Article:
Okhnevi koo ekats’ saren.
Ki vartn erits’, indz im yaren.
Doo mi lats’ li, yis im laloo.

Come nightingale, tell me the word.
The mountain from which you came is blessed.
The rose burns you, my love burns me.
You are crying, I will also cry.

Man im gali didari hit,
Voonts’ gharib blbool khari hit.
Doo varti, yis yari hit.
Doo mi lats’ li, yis im laloo.

I am wandering with the picture,
Like the wandering nightingale with the insect.
You are with the rose, and I with my love.
You are crying, I will also cry.

Salbooi nman kananch im,
Ek, khosi, dzaynet chananch im,
Doo vart kanche, yis yar kanchim.
Doo mi lats’ li, yis im laloo.

I am green like the cypress,
Come, speak, I know your voice.
You call to the rose, I call to the beloved.
You are crying, I will also cry.

Gharib blbool, dzaynet maloom,
Yis oo doo ervink me haloom,
Sayat Noven asats’ zaloom,
Doo mi lats’ li, yis im laloo.

Wandering nightingale, your voice is miserable,
You and I are burning in the same way,
Sayat Nova said cruelly,
You are crying, I will also cry.

Translated by Larison

Dard mi ani, jan oo jigar, mitket divats’ chtesne
Achk khauri, angach khulana, yereset tats’ chtesne

Grieve not, my beloved, my soul, your mind will not look to the demons.
The eye grows dark, the ear grows deaf, your moist face will not see.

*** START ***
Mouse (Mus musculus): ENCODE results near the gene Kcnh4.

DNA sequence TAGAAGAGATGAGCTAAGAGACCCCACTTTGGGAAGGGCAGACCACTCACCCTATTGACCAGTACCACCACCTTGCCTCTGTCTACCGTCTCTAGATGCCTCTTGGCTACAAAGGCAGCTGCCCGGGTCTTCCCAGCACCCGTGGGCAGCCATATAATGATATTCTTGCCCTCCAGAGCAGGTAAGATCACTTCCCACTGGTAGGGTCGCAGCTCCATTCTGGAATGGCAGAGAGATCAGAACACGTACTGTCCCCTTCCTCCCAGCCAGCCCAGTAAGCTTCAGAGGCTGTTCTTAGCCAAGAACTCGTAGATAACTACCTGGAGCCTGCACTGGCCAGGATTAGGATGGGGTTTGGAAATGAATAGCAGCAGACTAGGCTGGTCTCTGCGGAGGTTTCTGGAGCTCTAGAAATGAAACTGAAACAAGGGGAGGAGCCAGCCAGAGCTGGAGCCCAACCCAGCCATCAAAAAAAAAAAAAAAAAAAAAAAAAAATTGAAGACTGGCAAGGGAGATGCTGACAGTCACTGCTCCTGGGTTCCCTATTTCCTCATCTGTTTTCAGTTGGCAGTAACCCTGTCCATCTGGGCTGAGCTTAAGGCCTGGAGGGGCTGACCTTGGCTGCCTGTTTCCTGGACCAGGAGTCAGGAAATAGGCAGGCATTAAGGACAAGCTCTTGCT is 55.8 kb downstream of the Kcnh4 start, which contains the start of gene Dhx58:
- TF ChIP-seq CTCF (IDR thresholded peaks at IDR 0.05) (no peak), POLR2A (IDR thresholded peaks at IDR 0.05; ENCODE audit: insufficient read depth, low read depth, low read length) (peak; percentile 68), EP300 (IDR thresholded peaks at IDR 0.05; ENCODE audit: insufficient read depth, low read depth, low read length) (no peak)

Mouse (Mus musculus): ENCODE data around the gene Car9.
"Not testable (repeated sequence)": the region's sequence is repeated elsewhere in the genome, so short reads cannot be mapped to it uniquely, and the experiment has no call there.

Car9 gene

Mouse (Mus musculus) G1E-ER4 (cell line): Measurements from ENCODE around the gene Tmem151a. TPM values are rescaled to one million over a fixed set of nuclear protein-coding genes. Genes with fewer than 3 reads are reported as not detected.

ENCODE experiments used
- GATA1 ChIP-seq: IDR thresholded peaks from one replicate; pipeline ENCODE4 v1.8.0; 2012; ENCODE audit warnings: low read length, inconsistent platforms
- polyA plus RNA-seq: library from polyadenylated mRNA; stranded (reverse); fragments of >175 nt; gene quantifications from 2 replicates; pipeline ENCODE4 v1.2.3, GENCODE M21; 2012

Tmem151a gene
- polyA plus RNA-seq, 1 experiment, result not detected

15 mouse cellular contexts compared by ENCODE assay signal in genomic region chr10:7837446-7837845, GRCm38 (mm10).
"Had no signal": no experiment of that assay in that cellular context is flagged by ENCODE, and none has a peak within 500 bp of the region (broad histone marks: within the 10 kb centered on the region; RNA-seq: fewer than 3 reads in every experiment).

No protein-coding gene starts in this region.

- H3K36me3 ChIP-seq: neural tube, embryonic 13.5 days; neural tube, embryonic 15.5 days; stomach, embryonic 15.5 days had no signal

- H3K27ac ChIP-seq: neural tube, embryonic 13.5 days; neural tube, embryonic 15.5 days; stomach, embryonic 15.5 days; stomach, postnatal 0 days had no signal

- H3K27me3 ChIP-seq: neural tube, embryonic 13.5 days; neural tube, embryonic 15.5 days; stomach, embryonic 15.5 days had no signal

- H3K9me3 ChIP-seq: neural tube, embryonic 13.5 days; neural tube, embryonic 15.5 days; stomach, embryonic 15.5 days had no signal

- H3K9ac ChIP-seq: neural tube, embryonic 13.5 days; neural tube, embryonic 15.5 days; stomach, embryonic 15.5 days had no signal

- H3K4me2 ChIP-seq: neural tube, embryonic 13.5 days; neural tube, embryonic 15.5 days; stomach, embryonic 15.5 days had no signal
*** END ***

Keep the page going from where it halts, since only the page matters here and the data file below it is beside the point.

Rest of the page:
Voonts’ aregagen shughkhen tay, voonts’ lusinen loos ane.
Aval koo tesnoghen mirni, kiz glkhabats’ chtesne.

The sun will not give a ray, the moon will not make any light.  Let your viewer die first, he will not look at you bareheaded.

Doon glookhtet mahi koo tas, yis el kizit koo mirnim.
Mir ednen tamam askharhes sov kashe, hats’ chtesne.

You will give your head to death, and I, too, will die with you.  After us the entire world will suffer famine and will not see bread.

Tevoor chgam oo chtesnim, hazar babat ban kosis.
Kashva mart voonts’ gay, voonts’ khosi, voonts’ ki tkhrats’ chtesne.

If I do not come and I do not see, you will say a thousand different things.
I wish that man would not come, would not speak, would not see you grieving.

Astoodzoo bernemen arnis mkhitarich soorp hogin.
El vagh mirni Sayat Noven, chided gtsats chtesne.

You would take from the mouth of God the comforting holy spirit.
Sayat Nova lets you die unseasonably, he will not see your curved neck.

Translated by Larison

Doon en hoorin is, voor gemi koo zavte
Choonki indz zavtetsir khapov, nazani
Arivelk, arivmut, harav oo hyusis
Ch ka kizi nman chapov, nazani 

Shat mart koo eshkemen koo darna yizit
Ari me rahm ara, lav katsi mizit
Goozim te hamasha dam anim kizit
Santoorov, kamanchov, dapov, nazani

Dardires shatatsav asil im uzum.
Achkemes artasoonk hoosil im uzum.
Hamasha, yar, kizit khosil im uzum.
Sirtes che kshtanoom gapov, nazani